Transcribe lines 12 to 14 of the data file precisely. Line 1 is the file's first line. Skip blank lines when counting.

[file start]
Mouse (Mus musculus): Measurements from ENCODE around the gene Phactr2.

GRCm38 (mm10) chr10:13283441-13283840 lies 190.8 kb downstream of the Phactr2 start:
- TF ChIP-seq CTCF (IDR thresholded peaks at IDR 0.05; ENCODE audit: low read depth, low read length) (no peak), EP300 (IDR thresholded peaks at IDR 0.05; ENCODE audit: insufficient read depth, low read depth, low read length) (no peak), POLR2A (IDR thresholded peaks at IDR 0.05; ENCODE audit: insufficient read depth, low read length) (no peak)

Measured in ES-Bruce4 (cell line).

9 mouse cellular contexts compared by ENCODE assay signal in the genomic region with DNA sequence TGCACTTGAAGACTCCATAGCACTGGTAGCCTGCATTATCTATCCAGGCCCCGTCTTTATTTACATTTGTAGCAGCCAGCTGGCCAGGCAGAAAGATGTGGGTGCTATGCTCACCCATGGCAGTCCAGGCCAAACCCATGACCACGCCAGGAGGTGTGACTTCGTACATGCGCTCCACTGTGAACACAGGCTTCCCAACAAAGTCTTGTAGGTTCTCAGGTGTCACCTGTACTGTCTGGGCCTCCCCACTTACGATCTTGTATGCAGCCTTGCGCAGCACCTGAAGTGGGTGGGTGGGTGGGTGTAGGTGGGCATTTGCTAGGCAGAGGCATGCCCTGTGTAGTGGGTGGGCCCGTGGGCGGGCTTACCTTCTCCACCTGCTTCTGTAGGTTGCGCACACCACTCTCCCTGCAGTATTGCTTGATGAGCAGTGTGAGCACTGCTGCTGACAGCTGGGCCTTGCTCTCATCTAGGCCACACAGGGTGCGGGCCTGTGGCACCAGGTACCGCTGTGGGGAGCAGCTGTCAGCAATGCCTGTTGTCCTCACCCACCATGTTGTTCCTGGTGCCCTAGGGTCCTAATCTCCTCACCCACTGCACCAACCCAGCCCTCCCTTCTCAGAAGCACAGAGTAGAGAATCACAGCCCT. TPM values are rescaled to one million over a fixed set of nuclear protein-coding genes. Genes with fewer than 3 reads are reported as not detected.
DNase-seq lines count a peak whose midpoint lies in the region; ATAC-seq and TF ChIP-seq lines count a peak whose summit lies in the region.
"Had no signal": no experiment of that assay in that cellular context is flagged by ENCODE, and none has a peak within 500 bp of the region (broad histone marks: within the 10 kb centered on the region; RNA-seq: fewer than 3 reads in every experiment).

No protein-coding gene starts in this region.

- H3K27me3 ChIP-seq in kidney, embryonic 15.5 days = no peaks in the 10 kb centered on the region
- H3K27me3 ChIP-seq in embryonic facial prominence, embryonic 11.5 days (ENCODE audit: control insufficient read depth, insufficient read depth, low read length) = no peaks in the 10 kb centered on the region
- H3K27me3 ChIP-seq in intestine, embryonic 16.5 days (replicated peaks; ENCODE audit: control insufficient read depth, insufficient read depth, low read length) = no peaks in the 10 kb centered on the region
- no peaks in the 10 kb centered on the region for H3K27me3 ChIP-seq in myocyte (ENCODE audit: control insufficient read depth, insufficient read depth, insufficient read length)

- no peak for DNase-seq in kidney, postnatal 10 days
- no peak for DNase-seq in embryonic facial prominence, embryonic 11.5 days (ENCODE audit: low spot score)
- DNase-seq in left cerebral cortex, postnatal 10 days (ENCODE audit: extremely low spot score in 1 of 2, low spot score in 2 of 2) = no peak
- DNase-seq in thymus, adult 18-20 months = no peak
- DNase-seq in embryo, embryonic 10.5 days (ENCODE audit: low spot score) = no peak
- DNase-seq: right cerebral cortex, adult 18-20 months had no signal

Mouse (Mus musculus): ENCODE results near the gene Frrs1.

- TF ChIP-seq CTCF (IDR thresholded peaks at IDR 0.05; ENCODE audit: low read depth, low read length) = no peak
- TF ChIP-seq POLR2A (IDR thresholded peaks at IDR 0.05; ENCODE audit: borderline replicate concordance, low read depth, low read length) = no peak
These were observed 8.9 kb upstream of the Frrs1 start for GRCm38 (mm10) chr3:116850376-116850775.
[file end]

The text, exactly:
- no peaks in the 10 kb centered on the region for H3K27me3 ChIP-seq in myocyte (ENCODE audit: control insufficient read depth, insufficient read depth, insufficient read length)

- no peak for DNase-seq in kidney, postnatal 10 days
- no peak for DNase-seq in embryonic facial prominence, embryonic 11.5 days (ENCODE audit: low spot score)